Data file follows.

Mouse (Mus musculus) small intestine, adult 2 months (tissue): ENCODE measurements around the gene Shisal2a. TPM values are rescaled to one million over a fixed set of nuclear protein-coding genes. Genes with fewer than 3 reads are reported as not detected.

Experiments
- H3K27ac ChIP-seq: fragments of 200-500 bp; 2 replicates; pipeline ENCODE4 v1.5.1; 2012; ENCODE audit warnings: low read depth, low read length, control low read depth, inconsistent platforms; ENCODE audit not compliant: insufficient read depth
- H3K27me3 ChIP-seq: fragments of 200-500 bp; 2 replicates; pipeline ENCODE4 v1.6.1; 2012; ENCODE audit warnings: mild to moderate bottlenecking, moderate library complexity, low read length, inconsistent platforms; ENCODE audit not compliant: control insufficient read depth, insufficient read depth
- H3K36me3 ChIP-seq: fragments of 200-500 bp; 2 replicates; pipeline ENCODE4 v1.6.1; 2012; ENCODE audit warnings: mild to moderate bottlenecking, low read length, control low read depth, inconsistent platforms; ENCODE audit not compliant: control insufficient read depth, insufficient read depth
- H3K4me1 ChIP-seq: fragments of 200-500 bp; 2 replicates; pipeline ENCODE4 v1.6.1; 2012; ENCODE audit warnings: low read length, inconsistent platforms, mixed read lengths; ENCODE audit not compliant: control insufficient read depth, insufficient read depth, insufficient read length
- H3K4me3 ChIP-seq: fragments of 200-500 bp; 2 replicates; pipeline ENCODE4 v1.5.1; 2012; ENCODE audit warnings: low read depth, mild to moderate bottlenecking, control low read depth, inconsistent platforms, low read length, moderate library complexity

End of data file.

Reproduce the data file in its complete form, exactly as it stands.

Mouse (Mus musculus) small intestine, adult 2 months (tissue): ENCODE measurements around the gene Shisal2a. TPM values are rescaled to one million over a fixed set of nuclear protein-coding genes. Genes with fewer than 3 reads are reported as not detected.

Experiments
- H3K27ac ChIP-seq: fragments of 200-500 bp; 2 replicates; pipeline ENCODE4 v1.5.1; 2012; ENCODE audit warnings: low read depth, low read length, control low read depth, inconsistent platforms; ENCODE audit not compliant: insufficient read depth
- H3K27me3 ChIP-seq: fragments of 200-500 bp; 2 replicates; pipeline ENCODE4 v1.6.1; 2012; ENCODE audit warnings: mild to moderate bottlenecking, moderate library complexity, low read length, inconsistent platforms; ENCODE audit not compliant: control insufficient read depth, insufficient read depth
- H3K36me3 ChIP-seq: fragments of 200-500 bp; 2 replicates; pipeline ENCODE4 v1.6.1; 2012; ENCODE audit warnings: mild to moderate bottlenecking, low read length, control low read depth, inconsistent platforms; ENCODE audit not compliant: control insufficient read depth, insufficient read depth
- H3K4me1 ChIP-seq: fragments of 200-500 bp; 2 replicates; pipeline ENCODE4 v1.6.1; 2012; ENCODE audit warnings: low read length, inconsistent platforms, mixed read lengths; ENCODE audit not compliant: control insufficient read depth, insufficient read depth, insufficient read length
- H3K4me3 ChIP-seq: fragments of 200-500 bp; 2 replicates; pipeline ENCODE4 v1.5.1; 2012; ENCODE audit warnings: low read depth, mild to moderate bottlenecking, control low read depth, inconsistent platforms, low read length, moderate library complexity